Like in other Asian countries, there seems to be a lack of caring about the surrounding environment by most people. This meant all local beaches were covered in discarded trash and broken glass. The roads were of odd quality, some fantastic and new, others so well used I was afraid to drive on them or ruined by weather.
I had so many friends tell me that this was their least favorite country that I didn’t know what to expect. I knew I came here to eat but I found so much more. In places where no one should’ve spoken English, I met so many friendly people just happy to talk to me and try to help. I expected some residual anger about what they call the American War (and what we call the Vietnam War). I found only helpful, smiling people and explanations in English. The government run museums were propaganda like, but what can one expect? One owner of a homestay told me his family had people join both sides, and that they still can’t figure out now who was more right. It may also be because of how young this country is. I heard a statistic somewhere that 2/3 of this country is under 30. They were all born long after the war, it is history now. Part of their economic growth has been based on how young they are. They’ve implemented a two child policy to try to limit an explosion of too many youngsters forming an unsustainable economy. Although the fine for another child is a whopping $12, painful to even the poorest families only for a bit I imagine.
One of the most inspiring things I’ve run into in the south are the English cafes run by 20 somethings. I ran into more than one of these, where they recognized that speaking English opened up doors and opportunities for them. In an effort to help others gain a foothold, these cafes encourage everyone to only speak English and do things like hold happy hours where native English speakers can talk to locals. The two I found also happened to have lots of live acoustic music, often singing English songs. While I don’t think English is the only answer, I really like that they were creating a community to foster growth opportunities.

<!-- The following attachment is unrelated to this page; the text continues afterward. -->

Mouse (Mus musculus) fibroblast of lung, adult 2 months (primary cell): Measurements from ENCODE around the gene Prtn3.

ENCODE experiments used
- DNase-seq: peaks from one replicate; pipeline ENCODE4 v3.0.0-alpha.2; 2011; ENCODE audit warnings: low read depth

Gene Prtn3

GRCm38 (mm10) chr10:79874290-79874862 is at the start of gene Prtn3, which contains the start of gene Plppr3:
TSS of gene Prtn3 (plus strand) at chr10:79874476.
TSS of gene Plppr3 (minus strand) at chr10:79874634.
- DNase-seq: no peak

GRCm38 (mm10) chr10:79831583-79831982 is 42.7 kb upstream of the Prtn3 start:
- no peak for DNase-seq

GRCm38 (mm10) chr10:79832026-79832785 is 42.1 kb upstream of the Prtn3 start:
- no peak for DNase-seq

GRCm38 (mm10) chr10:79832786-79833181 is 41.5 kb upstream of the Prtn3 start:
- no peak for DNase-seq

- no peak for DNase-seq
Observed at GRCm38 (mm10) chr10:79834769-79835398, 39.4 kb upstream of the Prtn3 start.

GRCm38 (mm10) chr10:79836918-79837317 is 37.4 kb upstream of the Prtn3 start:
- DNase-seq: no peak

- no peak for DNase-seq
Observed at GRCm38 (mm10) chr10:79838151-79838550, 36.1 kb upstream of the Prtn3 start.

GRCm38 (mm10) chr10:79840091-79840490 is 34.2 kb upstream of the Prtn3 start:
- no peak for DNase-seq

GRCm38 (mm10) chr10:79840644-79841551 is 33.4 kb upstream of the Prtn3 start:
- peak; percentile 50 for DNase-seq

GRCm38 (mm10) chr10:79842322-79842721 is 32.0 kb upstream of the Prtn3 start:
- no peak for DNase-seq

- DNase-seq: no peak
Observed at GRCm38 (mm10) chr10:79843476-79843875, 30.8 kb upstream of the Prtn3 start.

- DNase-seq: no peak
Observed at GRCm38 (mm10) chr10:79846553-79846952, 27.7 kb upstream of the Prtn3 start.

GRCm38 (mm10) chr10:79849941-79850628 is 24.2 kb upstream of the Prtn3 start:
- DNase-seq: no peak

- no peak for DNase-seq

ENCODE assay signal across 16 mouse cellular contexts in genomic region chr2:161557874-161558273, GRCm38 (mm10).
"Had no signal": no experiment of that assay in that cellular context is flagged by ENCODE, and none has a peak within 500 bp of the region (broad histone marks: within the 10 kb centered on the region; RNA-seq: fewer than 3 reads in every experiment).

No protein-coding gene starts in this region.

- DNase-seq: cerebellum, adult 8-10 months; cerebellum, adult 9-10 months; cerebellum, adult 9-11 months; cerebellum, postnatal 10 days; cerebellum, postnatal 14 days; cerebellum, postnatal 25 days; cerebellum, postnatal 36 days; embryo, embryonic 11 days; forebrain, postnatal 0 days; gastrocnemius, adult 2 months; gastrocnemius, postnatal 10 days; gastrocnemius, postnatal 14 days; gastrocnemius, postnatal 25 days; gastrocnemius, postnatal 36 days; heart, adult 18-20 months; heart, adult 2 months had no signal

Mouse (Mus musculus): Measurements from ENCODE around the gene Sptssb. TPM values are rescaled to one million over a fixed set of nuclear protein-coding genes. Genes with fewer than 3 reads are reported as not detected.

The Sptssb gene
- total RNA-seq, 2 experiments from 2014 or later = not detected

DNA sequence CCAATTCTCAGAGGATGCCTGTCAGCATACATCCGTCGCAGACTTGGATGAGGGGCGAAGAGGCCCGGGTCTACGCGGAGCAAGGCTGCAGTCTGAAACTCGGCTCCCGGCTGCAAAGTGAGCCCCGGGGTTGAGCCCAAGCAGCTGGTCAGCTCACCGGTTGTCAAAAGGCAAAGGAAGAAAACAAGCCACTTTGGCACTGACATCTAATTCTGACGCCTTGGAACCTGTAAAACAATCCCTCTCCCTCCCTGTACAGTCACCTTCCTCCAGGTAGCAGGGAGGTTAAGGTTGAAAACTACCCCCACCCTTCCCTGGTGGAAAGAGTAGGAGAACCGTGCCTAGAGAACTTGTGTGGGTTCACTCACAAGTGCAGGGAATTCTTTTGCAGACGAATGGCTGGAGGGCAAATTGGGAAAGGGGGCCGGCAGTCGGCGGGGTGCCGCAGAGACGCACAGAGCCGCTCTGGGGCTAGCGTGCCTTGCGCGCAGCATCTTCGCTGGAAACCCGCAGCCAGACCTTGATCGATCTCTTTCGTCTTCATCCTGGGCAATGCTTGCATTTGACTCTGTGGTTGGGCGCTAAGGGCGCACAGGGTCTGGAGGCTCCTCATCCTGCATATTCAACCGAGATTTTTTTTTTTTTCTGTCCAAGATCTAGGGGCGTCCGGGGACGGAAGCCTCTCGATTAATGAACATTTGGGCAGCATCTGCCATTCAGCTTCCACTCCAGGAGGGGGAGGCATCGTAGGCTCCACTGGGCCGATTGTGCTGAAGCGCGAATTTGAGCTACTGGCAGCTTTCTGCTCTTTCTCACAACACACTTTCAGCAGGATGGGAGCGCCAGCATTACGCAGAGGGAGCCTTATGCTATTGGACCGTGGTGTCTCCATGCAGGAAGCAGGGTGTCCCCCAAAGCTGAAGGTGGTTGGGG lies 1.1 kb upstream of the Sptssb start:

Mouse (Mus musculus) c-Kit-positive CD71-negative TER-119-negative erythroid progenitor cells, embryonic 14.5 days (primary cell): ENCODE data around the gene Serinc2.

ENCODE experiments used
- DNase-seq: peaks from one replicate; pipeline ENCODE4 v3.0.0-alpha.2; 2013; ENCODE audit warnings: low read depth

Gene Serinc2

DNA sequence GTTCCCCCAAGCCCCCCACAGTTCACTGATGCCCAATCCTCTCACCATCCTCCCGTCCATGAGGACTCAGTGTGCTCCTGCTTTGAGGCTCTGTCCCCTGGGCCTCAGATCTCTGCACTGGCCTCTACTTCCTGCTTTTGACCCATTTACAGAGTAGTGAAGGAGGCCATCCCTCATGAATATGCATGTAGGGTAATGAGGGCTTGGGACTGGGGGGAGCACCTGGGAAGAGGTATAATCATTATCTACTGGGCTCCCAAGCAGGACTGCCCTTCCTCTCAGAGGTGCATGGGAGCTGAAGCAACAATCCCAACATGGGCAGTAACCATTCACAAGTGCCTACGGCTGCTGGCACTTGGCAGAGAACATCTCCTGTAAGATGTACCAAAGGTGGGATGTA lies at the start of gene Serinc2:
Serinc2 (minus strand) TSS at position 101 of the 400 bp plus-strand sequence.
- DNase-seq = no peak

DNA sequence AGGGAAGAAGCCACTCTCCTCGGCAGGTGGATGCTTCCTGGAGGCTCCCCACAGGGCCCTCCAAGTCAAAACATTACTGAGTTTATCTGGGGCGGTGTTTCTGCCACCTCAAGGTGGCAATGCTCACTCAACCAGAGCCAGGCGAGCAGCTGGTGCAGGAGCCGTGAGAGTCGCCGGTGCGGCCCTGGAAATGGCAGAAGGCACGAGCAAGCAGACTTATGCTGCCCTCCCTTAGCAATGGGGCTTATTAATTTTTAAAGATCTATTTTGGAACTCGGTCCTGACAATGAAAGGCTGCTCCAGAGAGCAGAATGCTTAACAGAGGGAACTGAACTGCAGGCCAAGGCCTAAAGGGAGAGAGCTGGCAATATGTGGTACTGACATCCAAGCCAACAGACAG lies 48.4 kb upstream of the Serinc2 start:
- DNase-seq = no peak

One of the common questions I get is where would I live of the places I’ve been. I spend at least half my time seeking out the middle of nowhere, which is not really part of the plan for when I return to living in a city somewhere. However I can say after months in China and Vietnam that I would not openly choose either of those countries just because I would enjoy living there. There is a general wariness I have in these two in particular, a difficulty because there is a general lack of trust. I have made great friends in both countries however it does not override the feeling I have that I constantly have to be on guard. While in America, the police and government may try to screw me over, it feels like here most people feel like they always will be. I’d like to be able to enjoy the delicious feasts and wonderful sights of these countries without the careful eye that it is my responsibility to not be ripped off or given the correct change on purpose. While I don’t need to trust these strangers with my life, I’d like to not always have to keep one eye on everyone with negative thoughts that everyone has only themselves and close family in mind. There is a priority on appearances of everything being OK, without regard for anything holding up to the slightest wind behind that facade, often in these countries meaning lots of corruption and shoddily made things. I could barely stand growing up with that as traditional family values, I don’t think I could voluntarily live in it.
One more country in the rear view with pleasant memories. It has not been the easiest country but it really added more character. I am grateful for the adventure that it has been, one I could not have expected when I set out on my journey. Kind of like everywhere I’ve been.